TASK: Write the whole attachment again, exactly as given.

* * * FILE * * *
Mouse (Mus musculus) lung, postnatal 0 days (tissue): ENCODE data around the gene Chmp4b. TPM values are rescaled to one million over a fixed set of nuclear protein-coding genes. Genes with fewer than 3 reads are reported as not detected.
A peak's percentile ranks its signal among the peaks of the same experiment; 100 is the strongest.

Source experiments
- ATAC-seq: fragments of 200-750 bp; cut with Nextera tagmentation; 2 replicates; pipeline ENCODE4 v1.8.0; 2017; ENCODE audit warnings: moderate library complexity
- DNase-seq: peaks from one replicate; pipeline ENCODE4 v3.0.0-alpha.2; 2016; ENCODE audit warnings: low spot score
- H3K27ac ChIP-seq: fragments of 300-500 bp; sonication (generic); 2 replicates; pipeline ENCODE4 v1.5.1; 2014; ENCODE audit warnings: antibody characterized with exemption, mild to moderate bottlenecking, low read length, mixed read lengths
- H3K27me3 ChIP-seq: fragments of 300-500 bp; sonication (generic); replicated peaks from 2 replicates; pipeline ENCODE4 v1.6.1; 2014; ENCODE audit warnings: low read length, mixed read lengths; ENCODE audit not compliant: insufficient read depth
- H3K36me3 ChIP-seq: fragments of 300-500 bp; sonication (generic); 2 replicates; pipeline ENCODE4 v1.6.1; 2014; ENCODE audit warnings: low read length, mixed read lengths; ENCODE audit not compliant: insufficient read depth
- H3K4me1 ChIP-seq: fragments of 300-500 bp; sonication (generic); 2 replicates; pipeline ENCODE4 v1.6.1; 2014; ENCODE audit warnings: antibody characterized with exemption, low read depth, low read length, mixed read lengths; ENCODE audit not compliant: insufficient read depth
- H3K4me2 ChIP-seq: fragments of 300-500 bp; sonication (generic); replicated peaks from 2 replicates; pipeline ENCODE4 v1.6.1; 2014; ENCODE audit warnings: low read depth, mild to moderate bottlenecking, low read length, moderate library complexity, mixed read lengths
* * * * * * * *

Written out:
Mouse (Mus musculus) lung, postnatal 0 days (tissue): ENCODE data around the gene Chmp4b. TPM values are rescaled to one million over a fixed set of nuclear protein-coding genes. Genes with fewer than 3 reads are reported as not detected.
A peak's percentile ranks its signal among the peaks of the same experiment; 100 is the strongest.

Source experiments
- ATAC-seq: fragments of 200-750 bp; cut with Nextera tagmentation; 2 replicates; pipeline ENCODE4 v1.8.0; 2017; ENCODE audit warnings: moderate library complexity
- DNase-seq: peaks from one replicate; pipeline ENCODE4 v3.0.0-alpha.2; 2016; ENCODE audit warnings: low spot score
- H3K27ac ChIP-seq: fragments of 300-500 bp; sonication (generic); 2 replicates; pipeline ENCODE4 v1.5.1; 2014; ENCODE audit warnings: antibody characterized with exemption, mild to moderate bottlenecking, low read length, mixed read lengths
- H3K27me3 ChIP-seq: fragments of 300-500 bp; sonication (generic); replicated peaks from 2 replicates; pipeline ENCODE4 v1.6.1; 2014; ENCODE audit warnings: low read length, mixed read lengths; ENCODE audit not compliant: insufficient read depth
- H3K36me3 ChIP-seq: fragments of 300-500 bp; sonication (generic); 2 replicates; pipeline ENCODE4 v1.6.1; 2014; ENCODE audit warnings: low read length, mixed read lengths; ENCODE audit not compliant: insufficient read depth
- H3K4me1 ChIP-seq: fragments of 300-500 bp; sonication (generic); 2 replicates; pipeline ENCODE4 v1.6.1; 2014; ENCODE audit warnings: antibody characterized with exemption, low read depth, low read length, mixed read lengths; ENCODE audit not compliant: insufficient read depth
- H3K4me2 ChIP-seq: fragments of 300-500 bp; sonication (generic); replicated peaks from 2 replicates; pipeline ENCODE4 v1.6.1; 2014; ENCODE audit warnings: low read depth, mild to moderate bottlenecking, low read length, moderate library complexity, mixed read lengths